Have you ever observed young children at play? Their natural curiosity leads them to endlessly explore the world – open and forever inquisitive. There is so much to see, touch, taste, smell and find out. For them, the world is an oyster and they feel they are a part of it. They feel they belong. They are thriving!
And have you ever read those incredible stories of centenaries, celebrating their birthdays? Have you noticed that in a subtle way, they share something with the youngsters roaming the playgrounds? While usually not quite as active anymore as the little ones, these seniors often embody that same quality. Even though the expression of this quality has naturally changed over the years, at some level they are still thriving!
Let me explain why this can so significant to you. Between the 1940s and 1950s, American psychologist Abraham Maslow developed the hierarchy of needs model. The five levels of his model outline at the bottom the basic need for air, food, water and shelter. The highest level expresses humans’ need for personal growth and fulfilment.
Interestingly, he rated the need to belong and to connect to a group, either family, work or interest group, as neither a basic nor a high level need. At the time, there was no modern scientific technology available to back up his theory. Despite the usefulness of his model, part of his theory is, in fact, incorrect.
In order to thrive, belonging and connecting are fundamental human needs – as fundamental as the need for air, food, water and shelter. For seniors wanting to make the most of their golden years, this is crucial to know. If we don’t feel that we belong, we experience what is called social pain.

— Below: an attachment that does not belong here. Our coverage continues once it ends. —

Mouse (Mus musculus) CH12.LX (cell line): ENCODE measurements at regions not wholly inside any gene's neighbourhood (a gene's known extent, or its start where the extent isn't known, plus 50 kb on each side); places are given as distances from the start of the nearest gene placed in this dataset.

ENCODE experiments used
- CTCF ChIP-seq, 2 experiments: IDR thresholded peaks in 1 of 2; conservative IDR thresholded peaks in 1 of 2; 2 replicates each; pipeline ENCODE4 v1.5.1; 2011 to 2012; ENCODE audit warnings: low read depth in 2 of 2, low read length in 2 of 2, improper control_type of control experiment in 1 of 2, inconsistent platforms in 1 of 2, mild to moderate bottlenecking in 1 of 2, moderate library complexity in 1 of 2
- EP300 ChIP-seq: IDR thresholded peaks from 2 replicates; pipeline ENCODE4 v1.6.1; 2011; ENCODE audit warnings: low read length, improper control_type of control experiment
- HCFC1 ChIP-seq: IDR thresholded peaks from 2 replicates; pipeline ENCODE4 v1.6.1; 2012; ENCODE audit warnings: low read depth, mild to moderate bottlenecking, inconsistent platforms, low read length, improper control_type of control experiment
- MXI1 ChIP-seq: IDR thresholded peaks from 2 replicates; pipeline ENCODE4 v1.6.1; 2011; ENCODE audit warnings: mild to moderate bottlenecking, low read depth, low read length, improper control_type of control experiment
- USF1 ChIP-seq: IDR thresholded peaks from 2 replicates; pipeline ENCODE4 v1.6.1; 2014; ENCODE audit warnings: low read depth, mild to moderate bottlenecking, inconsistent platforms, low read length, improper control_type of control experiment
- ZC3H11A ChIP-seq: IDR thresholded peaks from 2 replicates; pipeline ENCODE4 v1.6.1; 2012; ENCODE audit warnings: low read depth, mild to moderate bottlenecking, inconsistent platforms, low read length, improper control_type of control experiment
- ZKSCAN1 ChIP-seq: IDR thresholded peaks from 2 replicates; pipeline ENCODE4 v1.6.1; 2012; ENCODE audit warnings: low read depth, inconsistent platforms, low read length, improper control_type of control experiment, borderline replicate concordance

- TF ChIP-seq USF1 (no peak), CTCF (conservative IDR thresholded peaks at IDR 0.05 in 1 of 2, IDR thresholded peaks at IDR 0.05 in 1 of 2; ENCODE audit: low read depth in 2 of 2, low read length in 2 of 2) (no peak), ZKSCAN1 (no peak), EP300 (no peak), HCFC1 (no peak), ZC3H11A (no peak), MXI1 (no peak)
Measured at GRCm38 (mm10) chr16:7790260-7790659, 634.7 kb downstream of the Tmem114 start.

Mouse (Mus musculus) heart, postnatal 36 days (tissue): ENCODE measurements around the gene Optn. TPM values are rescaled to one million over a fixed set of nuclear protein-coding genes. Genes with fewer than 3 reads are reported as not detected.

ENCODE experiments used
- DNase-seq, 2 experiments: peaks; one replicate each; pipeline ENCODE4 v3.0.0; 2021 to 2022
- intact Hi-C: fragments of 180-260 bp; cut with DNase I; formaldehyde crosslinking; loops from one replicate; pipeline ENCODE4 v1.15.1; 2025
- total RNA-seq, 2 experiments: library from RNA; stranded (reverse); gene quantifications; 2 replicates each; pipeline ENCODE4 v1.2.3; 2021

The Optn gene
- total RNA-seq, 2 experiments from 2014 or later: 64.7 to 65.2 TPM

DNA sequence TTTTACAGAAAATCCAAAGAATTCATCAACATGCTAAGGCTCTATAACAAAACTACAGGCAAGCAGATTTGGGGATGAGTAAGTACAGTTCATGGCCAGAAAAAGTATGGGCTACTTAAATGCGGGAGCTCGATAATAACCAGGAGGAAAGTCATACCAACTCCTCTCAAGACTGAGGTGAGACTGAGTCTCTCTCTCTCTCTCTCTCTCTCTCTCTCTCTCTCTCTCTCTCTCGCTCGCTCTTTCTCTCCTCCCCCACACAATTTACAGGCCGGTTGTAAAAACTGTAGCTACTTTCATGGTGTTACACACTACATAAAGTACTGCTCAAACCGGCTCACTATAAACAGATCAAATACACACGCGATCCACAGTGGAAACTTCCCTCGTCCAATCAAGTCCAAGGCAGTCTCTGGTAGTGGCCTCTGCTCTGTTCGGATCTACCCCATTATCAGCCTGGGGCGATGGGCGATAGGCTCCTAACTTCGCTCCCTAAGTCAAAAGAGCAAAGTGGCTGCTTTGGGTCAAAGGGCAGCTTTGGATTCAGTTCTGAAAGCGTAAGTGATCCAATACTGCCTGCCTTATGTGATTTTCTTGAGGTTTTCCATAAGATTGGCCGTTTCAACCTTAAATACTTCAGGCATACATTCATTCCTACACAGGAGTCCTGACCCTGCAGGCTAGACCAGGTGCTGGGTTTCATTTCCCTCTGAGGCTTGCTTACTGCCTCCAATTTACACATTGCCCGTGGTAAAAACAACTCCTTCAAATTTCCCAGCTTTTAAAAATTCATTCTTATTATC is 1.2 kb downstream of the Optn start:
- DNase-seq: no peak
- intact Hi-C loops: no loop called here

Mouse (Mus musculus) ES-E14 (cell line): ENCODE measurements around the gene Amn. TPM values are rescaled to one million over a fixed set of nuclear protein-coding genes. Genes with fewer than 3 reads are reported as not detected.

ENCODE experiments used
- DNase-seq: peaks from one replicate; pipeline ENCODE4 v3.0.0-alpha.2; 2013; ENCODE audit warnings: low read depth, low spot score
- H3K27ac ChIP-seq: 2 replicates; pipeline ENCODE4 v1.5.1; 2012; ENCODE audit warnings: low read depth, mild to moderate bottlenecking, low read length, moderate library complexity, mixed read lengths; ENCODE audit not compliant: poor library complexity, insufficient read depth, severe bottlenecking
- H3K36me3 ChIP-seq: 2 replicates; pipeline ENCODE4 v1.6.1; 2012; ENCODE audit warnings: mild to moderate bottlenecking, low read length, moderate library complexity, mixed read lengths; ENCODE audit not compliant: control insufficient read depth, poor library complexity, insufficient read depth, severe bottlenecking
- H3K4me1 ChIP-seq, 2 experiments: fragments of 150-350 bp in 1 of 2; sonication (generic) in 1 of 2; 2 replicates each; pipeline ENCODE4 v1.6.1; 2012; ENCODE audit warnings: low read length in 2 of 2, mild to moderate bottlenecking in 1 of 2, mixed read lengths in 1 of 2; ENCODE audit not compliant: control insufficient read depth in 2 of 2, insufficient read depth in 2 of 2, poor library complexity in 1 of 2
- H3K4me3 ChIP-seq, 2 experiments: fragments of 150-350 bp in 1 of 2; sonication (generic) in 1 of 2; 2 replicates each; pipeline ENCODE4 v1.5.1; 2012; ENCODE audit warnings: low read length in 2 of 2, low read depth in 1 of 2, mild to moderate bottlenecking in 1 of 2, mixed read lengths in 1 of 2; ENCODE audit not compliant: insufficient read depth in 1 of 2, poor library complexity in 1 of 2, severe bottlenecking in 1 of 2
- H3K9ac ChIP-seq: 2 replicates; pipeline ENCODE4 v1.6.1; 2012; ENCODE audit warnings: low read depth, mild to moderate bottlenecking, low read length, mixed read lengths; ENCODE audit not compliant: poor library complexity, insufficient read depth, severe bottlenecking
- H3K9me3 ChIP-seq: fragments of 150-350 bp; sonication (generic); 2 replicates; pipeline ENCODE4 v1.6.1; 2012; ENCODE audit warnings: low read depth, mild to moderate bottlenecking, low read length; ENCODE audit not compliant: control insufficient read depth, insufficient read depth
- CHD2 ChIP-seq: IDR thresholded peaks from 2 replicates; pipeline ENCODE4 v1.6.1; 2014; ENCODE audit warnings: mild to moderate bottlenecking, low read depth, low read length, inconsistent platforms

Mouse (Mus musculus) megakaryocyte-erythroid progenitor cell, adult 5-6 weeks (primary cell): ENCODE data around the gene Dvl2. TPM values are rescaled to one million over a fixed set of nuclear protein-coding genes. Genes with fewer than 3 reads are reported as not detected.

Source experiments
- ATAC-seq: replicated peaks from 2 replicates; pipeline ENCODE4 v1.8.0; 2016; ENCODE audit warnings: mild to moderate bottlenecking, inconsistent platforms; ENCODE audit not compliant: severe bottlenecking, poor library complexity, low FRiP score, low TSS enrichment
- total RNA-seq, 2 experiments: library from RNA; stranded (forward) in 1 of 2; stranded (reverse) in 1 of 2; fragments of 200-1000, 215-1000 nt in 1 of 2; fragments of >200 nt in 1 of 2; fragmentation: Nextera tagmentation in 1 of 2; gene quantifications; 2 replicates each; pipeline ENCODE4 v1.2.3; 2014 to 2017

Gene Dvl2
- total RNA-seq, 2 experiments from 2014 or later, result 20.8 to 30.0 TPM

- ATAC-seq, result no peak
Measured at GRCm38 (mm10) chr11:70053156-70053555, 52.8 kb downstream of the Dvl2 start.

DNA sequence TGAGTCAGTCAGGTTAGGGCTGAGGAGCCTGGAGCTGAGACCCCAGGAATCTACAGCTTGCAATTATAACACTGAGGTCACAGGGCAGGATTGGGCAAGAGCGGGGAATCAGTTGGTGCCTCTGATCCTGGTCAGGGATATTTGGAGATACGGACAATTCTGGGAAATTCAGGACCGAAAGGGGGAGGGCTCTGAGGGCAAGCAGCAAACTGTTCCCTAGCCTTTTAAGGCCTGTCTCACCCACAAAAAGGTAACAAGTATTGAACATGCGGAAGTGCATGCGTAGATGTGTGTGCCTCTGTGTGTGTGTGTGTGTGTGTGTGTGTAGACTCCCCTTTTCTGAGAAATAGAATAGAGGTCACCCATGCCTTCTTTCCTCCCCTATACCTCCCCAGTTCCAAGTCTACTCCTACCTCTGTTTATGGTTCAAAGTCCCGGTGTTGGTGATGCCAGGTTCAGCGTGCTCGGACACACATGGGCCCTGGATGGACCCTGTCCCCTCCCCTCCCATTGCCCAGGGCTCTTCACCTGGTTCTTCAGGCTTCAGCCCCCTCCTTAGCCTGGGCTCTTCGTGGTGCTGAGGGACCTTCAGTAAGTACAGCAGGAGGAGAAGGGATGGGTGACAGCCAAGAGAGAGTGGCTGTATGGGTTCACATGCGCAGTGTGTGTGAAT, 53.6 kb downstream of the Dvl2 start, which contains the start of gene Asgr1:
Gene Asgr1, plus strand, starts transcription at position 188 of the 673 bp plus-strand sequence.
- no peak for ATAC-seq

Neuroscience provides evidence that social pain and physical pain are processed in the same way in the brain. In addition, experiencing social pain leads to the opposite of thriving. Feeling excluded and feeling that we don’t belong leads to loneliness, depression and a sense of uselessness. The health impact of such mental-emotional states is enormous. Social pain is very painful indeed.
Reading the amazing stories of centenaries, it seems that they have something in common that allows them to thrive, no matter their age. Over time, these seniors have often built a very solid social network.
They play bridge, attend seniors events, love a chat, and are overall lively social creatures. They very successfully meet their basic need for belonging and social connection. They thrive in their own way because they belong.
Thriving also means that we keep a sense of wonder and awe about life, even if we have experienced many setbacks and challenges over the years. So, if you want to thrive, make sure that you get your need for belonging and social connection met.
Spend some time tossing ideas around how you could meet that need in a positive, light-hearted and fun way. Then make a personal commitment that you will end 2011 on a high note, with clarity and a set of actions on how you will move towards (more) thriving.